Indeed, on winning the 1997 election, Labour opted to sell off government responsibility for education provision on a huge scale with a massive privatisation and outsourcing programme. It produced central government management targets and national dictates for the public service sector but at the same time broke up big spending government departments like education and health and to a large extent dismantled local government control. Its favoured vehicle for running the public sector is the quango. A quango is a half-government, half-business organisation, or ‘quasi-autonomous non governmental organisation’. The Tory government of 1979-1997 encouraged the growth of quangos as a deliberate policy to undermine what it regarded as ‘big government’. Labour seized on this and accelerated this move with the result that today there are an estimated 1162 quangos employing about 700,000 workers at a cost to the government of about £64 billion a year. These groups are nominally independent but rely on government funding – for example the British Council and the Equal Opportunities Commission. Today teacher training, public payroll services and prison security are just some of the functions that are privatised or quangoed. Job Centre Plus has 70,042 staff and an income of £3.5 billion to provide employment services. Hundreds of smaller quangos support a bureaucracy that makes special bids for selected clients, like City Spaces or Addaction. Together they undermine the principles of universal benefits, replacing this with the anarchy of the market place.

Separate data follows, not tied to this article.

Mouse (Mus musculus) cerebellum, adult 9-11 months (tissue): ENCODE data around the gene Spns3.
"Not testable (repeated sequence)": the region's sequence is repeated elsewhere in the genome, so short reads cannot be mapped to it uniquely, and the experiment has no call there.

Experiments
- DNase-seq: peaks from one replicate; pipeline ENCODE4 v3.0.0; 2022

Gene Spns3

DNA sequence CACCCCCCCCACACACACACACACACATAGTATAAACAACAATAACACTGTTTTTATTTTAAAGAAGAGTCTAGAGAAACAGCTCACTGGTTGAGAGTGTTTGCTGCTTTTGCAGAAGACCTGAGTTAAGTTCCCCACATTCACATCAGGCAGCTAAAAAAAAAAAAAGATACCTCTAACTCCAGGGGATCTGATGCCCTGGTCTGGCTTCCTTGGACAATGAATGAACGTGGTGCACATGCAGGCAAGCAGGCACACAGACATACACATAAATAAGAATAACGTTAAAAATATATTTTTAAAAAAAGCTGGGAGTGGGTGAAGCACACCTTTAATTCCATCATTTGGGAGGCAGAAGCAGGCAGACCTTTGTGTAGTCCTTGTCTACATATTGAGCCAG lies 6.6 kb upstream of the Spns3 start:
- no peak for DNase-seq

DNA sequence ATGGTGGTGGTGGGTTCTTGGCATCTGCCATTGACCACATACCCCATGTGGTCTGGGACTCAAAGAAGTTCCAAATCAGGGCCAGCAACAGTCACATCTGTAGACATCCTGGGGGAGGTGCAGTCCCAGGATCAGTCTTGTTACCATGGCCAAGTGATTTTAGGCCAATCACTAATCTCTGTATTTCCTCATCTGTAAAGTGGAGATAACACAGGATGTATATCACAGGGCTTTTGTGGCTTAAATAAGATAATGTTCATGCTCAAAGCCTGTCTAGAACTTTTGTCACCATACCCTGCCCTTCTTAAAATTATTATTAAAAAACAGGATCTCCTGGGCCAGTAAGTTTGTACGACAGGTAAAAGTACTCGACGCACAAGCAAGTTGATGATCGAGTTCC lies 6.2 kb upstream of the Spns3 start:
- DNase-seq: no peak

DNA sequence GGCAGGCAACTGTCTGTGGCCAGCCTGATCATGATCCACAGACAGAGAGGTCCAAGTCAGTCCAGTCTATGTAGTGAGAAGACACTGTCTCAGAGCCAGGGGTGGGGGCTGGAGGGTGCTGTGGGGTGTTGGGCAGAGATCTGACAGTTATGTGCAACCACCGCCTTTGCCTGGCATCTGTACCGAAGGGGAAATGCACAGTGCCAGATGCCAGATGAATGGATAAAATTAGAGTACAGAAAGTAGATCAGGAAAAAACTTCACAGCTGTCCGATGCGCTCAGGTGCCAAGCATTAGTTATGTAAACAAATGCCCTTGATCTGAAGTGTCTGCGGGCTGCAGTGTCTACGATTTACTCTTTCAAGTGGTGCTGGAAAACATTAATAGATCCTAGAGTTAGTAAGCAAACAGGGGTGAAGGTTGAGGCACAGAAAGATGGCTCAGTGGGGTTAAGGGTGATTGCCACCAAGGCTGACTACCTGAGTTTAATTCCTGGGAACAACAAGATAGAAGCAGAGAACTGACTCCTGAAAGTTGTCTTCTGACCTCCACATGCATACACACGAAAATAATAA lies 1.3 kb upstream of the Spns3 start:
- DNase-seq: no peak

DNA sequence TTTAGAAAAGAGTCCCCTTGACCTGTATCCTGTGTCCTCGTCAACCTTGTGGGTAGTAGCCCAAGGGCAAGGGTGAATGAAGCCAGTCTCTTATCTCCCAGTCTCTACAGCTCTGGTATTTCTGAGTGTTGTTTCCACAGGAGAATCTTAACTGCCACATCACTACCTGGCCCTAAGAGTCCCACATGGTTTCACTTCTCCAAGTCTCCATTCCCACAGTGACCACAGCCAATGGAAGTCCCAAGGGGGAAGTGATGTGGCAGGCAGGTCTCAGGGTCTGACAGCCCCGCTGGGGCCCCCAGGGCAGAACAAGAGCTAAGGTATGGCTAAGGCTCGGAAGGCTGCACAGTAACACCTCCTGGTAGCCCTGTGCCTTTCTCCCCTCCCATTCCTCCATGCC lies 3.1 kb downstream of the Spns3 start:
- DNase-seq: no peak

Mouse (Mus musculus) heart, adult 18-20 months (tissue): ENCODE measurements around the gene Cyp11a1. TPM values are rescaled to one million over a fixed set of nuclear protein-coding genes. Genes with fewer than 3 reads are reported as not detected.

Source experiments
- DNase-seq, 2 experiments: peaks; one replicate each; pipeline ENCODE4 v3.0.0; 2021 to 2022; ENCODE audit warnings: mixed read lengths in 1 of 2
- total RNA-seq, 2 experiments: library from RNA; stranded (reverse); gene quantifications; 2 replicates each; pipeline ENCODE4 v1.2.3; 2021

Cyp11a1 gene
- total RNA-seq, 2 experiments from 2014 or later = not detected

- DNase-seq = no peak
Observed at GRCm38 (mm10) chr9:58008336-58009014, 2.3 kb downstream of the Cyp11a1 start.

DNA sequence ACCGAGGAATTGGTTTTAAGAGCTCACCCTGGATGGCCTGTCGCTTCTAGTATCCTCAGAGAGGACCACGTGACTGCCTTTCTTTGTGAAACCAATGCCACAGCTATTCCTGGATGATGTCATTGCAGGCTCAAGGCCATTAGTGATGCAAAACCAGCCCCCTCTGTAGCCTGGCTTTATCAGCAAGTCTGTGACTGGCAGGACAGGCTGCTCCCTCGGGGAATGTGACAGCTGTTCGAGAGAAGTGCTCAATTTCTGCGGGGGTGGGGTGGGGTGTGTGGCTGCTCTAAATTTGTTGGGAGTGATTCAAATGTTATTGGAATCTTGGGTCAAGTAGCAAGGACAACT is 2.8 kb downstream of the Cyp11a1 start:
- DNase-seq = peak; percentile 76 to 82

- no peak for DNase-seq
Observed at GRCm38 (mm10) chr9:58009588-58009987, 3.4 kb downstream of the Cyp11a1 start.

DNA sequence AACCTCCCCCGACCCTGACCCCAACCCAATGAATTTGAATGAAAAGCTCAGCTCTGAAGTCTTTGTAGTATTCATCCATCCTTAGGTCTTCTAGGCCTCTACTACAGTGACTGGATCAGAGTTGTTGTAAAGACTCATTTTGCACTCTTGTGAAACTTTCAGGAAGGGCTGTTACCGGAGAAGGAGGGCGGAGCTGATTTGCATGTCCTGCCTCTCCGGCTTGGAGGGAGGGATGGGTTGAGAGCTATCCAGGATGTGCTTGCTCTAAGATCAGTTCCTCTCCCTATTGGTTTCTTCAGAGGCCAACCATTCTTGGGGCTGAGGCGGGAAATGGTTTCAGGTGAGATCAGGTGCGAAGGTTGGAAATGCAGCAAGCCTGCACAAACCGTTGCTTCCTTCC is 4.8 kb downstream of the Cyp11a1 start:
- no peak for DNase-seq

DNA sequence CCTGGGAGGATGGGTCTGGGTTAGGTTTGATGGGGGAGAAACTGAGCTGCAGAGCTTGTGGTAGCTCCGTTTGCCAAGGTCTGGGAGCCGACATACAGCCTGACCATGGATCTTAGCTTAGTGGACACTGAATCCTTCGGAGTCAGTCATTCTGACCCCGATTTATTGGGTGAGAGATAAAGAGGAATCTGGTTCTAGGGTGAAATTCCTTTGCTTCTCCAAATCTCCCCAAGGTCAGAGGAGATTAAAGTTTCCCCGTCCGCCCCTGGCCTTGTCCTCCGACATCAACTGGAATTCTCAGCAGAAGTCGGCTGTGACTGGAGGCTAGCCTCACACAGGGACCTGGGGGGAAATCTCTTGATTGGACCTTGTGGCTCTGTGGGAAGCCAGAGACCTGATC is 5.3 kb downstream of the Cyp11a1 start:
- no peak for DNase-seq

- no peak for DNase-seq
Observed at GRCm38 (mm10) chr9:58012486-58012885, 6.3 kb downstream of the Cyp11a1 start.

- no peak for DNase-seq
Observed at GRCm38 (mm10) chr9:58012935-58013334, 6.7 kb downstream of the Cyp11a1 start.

Quango directors are unelected, usually very well paid and are often ‘insiders’ – retired politicians, people in the know. This has been described as the ‘revolving door’ between government and business. David Blunkett, the MP for Sheffield Brightside and former Secretary for Work and Pensions, is also a director of A4e, a leading employment and training firm that is bidding for multimillion pound contracts in the UK from his former department and is expanding its business around the world. There was a fuss over Blunkett’s delay in registering a paid trip to South Africa in his record of members’ interests. A4e’s income is paid for by the government according to the number of people they get back into employment. The system is ripe for corruption and creative accountancy. Another quango, Train to Gain, gets government money to offer employers free training schemes in local colleges. Recently Further Education college heads have seen their income dry up because Train to Gain has been accused of paying employers ‘inappropriate incentives’ (money) to join the scheme which then limits the places available because college budgets have been diverted into the pockets of private business.
Today it is impossible for the government, any government, to plan the state provision of education with even the appearance of accountabil-ity and democratic involvement. The ideological attack on state welfare has led to chaos where government policy must be mediated through private sector business interests, unaccountable quangos and authoritarian ministries. The system thrives on the vested interests and the financial success of thousands of education ‘providers’. Conservative leader David Cameron is setting out his election stall and although he announced a ‘bonfire of the quangos’, Tory plans would mean setting up 17 new quangos, including two for further education and an all-age careers service. Whatever the result, we can be sure of one thing: forthcoming cuts in public spending will be deep and attack the working class and their children.
FRFI 210 August / September 2009